properly processing it's preferred diet.  I can't predict what new
species will arise in a given environment, but when random chance
creates them (mutations happen every day), I might be able to predice
which of these new species will survive.  (As a blatantly obvious
observation, the mule will never survive as a species because it is

Man's selective breeding of animals is actually an instance of applied
evolution!  Every time a horse breeder carefully chooses the mare and
stallion to produce a foal with the traits he wants, hw is (in effect)
guiding his own small piece of the evolutionary process.  (Perhaps this
is why the Torah forbids cross-breeding of animals....)

In short, you make many valid points, but just as scientists should not
eliminate God from the equations so easilly, creationists shouldn't jump
to the conclusion that there is nothing of merit in evolutionary theory.


From: Josh Klein <VTFRST@...>
Date: Sun, 24 Oct 93 10:45 N
Subject: Growing during shmitta

There seems to be a concept that observing shmitta means not growing any
agricultural produce at all for an entire year. This is absolutely not
the case: the g'mara is full of examples of l'ookmei and l'avroyei; that
is, what one is allowed to do to maintain plants and trees that were
growing before shmitta so that they can be used *during and after*
shmitta. Otherwise, there would be no fruit from trees at all during the
*eighth* year (such fruit have kedushat shvi'it, of course). In any
event, Eli Turkel is mistaken in stating that Hafetz Hayim, Shaalvim,
and Komemiyut "completely keep shmitta" by not growing crops. The latter
does indeed pay farmers not to grow (like farm subsidies in the US), but
orchards are not allowed to wither away. For that matter, large areas of
land are sown before Rosh Hashana of shmitta with wheat that will be
harvested before the grain reaches 1/3 size (Hava'at shlish).  Such
products are not liable for trumot and ma'asrot, nor are they sfichin as
far as shmitta goes. The harvested wheat is then made into silage for
cattle.  There is also biennial cotton, sown in the spring of the 6th
year, that if treated properly will yield a crop also in the shmnitta
year. SInce it's not for food purposes, it's permitted to use the fiber,
although of course all the agricultural activities associated with the
crop have to be appropriate for shmitta.

Finally, I'd like to point out that for years there has been a separate
'heter' for etrogim for export. Such fruit are grown by religious Jews
almost exclusively, many of whom wouldn't dream of holding by 'heter
mechira'.  Nonetheless, etrogim somehow slip through the net of
'kedushat shvi'it' and are exported, and a nice profit is made, too
(etrogim with kedushat shvi'it in Israel are sold at pretty much uniform
prices by otzrot bet din). The reasoning behind the 'heter' for export
seems exclusively economic, and I hear rumours of the heter being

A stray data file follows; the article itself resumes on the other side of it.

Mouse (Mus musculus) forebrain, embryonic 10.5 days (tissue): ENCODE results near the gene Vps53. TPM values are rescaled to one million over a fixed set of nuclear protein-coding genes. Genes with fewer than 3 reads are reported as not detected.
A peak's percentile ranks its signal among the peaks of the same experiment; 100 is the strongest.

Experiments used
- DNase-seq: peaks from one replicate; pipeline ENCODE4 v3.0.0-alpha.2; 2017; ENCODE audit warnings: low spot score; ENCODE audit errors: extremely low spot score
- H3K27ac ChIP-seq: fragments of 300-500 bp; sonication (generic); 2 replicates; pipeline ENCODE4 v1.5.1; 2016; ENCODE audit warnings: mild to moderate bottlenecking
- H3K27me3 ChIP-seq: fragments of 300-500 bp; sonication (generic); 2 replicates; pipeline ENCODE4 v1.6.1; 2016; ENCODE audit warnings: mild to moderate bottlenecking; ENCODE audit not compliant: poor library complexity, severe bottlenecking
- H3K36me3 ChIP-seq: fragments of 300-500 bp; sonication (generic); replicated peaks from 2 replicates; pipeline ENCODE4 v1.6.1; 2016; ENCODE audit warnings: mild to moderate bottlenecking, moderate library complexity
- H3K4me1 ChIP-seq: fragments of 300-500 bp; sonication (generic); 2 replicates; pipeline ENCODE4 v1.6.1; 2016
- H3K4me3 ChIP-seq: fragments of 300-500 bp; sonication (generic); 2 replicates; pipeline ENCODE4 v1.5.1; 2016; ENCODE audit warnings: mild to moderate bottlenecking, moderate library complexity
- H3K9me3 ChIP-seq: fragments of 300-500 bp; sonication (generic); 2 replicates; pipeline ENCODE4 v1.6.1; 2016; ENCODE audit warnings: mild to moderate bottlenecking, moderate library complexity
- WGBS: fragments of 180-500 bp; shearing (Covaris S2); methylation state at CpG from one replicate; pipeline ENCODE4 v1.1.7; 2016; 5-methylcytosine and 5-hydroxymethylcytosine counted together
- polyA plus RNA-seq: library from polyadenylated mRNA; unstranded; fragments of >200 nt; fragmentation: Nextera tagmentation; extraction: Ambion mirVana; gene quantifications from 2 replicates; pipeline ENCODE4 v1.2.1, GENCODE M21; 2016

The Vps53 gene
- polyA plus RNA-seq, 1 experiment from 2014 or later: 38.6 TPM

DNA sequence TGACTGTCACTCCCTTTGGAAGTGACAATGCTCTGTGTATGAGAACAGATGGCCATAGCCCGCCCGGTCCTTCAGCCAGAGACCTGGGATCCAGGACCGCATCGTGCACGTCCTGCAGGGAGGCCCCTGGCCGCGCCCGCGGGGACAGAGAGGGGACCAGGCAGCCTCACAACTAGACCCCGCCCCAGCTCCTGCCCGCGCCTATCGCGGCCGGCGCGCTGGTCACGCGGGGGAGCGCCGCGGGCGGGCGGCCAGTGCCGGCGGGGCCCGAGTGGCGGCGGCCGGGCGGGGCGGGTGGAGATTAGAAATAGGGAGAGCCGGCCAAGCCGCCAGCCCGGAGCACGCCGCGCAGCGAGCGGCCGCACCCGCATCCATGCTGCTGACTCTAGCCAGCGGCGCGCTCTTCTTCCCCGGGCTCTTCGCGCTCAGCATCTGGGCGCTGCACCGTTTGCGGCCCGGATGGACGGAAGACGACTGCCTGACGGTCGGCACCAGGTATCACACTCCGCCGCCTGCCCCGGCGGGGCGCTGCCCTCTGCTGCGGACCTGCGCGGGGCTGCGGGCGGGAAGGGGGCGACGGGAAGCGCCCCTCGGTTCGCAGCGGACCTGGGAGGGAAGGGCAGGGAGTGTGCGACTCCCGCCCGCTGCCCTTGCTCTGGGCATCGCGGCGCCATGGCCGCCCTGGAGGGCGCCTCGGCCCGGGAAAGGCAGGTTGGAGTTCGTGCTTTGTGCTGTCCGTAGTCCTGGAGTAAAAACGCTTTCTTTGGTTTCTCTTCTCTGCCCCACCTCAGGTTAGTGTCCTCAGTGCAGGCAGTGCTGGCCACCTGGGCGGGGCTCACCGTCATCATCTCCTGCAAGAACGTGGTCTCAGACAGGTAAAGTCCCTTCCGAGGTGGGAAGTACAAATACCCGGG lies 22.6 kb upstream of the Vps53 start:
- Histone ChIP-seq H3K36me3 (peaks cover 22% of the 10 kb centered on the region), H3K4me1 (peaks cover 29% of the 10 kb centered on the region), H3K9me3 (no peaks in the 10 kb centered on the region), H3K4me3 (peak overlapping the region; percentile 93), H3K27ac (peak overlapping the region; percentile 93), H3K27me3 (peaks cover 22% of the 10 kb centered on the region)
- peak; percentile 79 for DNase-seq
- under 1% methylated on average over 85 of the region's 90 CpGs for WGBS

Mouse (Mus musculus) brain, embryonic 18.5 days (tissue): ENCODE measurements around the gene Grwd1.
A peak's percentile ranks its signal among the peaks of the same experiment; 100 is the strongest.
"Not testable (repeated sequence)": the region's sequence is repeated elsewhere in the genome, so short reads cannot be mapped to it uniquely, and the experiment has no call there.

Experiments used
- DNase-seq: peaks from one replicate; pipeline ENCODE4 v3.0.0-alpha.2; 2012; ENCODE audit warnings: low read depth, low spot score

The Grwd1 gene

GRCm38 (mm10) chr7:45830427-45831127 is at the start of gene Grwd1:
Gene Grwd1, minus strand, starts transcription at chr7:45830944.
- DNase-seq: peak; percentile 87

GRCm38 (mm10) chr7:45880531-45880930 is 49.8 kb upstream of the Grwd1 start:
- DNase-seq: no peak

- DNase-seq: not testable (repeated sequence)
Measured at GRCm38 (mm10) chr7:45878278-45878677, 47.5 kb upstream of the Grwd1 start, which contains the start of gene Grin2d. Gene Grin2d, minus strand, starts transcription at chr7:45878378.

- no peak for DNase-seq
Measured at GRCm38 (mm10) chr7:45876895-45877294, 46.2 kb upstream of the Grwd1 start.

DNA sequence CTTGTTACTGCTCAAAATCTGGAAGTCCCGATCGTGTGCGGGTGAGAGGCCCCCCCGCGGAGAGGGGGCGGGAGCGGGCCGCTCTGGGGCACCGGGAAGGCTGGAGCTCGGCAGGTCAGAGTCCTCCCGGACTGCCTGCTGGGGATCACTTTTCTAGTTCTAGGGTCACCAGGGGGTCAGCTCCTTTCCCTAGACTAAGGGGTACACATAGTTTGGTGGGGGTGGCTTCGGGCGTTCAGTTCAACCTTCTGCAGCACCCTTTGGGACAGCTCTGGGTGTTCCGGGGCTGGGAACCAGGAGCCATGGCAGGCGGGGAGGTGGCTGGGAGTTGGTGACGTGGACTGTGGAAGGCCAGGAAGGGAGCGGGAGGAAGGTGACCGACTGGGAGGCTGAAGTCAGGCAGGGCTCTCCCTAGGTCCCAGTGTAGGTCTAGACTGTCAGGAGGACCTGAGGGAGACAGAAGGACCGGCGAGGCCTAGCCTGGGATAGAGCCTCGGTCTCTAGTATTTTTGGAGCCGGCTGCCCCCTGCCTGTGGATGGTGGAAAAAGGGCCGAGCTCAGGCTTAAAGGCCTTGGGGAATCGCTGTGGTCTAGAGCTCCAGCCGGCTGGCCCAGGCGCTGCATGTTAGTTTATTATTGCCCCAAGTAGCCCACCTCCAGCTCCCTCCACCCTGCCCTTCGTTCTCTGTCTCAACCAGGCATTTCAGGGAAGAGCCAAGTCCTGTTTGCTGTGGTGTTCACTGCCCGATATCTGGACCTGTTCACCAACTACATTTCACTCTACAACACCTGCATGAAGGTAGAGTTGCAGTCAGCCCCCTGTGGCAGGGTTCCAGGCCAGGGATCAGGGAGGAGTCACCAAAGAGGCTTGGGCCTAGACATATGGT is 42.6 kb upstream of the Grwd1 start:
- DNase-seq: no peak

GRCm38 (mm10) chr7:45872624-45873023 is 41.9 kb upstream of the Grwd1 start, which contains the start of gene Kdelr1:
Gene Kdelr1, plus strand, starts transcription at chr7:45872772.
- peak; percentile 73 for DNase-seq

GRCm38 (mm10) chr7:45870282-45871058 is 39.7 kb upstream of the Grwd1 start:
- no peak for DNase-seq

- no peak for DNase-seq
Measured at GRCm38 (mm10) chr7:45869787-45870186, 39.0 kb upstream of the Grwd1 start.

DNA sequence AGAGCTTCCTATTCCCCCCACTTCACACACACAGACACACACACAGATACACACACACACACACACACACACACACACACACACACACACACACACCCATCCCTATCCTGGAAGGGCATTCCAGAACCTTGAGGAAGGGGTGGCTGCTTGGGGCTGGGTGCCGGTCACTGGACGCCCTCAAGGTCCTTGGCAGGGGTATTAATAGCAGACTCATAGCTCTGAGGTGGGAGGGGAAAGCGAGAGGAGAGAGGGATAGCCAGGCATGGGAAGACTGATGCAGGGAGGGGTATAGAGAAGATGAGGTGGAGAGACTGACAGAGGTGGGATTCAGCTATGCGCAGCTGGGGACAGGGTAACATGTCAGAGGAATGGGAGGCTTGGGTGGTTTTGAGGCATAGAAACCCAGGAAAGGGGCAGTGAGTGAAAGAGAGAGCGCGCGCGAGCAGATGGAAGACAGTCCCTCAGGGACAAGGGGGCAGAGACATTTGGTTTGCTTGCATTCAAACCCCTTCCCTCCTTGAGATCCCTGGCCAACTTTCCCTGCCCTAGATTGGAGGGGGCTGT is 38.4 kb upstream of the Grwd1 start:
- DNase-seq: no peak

rescinded or at least revamped. This year, I hear that those who are
'makpid' will get etrogim from Italy, Greece or (with peace at hand...)
Morrocco. Some suggest that the etrogim in Israel could be grown by
Arabs. This isn't as strange as it sounds, since after all, most of the
lulavim that are considered 'mehudar' in Israel come from El Arish,

Josh Klein VTFRST@Volcani


From: dca/G=Andy/S=Jacobs/O=CCGATE/OU1=<DCAALPTS@...> (Andy Jacobs)
Date: 26 Oct 93 04:58:15 GMT
Subject: Lechem Mishna (2 loaves)

  At Shabbos meals, I was told, we have Lechem Mishna (2 loaves) to
remember the two portions of Mana that Hashem gave us on Fridays while
we were in Sini.  I believe we are also supposed to have Lechem Mishna
at Yom Tov meals.

This raises a few questions.  1) Did we receive two portions of Mana
before Yom Tovim (because the human court declared when they would be,
and for Rosh Hashanah the Mana would have to arrive before it had been
declared)?  2) If so, did we receive 3 portions if Yom Tov was a Friday
or Sunday?  3) If not, were we allowed to collect it (the Mana fell
outside the camp), and why are we required to have Lechem Mishna at Yom
Tov meals?

 - Andy


From: Ruth Bauer <S04B66@...>
Date: Sun, 24 Oct 93 04:28:45 -0400
Subject: London Jewish life

Please send me anything you have about London Jewish life (or Glasgow or
Brighton (if Jewish life exists there).  Thank you very much.

[I don't know that we have anything of the sort on London etc life in
the archives, but if one of our UK members want to send Ruth his/her
address so she can ask directly of you, please do so. Mod.]


From: Michael Broyde <RELMB@...>
Date: Mon, 25 Oct 93 22:58:19 -0400
Subject: Re: Pronunciation

   One of the writers, when discussing "proper" prononciation missed the
crucial fact that prayer can be (at least biblically) fulfilled in any
dialect, including a misspronounced version of Hebrew, providing that
the person understands the langugue.  Prononciation thus only matters
according to halacha when comprehention is lacking.


From: Gary Levin <levin@...>
Date: Mon, 25 Oct 93 14:20:31 -0700
Subject: Sara and Hagar

Let me post this question. After reading the Torah portion of Lech-LeCha
and the story of Sara and Hagar. Has anyone ever read that perhaps the
Torah calls Hagar because she was the Gerah (convert) Ha-Garah or
perhaps Ha-Gar for short ?

It would fit with Torah law that Sara may have considered Hagar as a
fitting wife for Avraham due to her observance and not soley for her
reproductive qualities.


End of Volume 9 Issue 71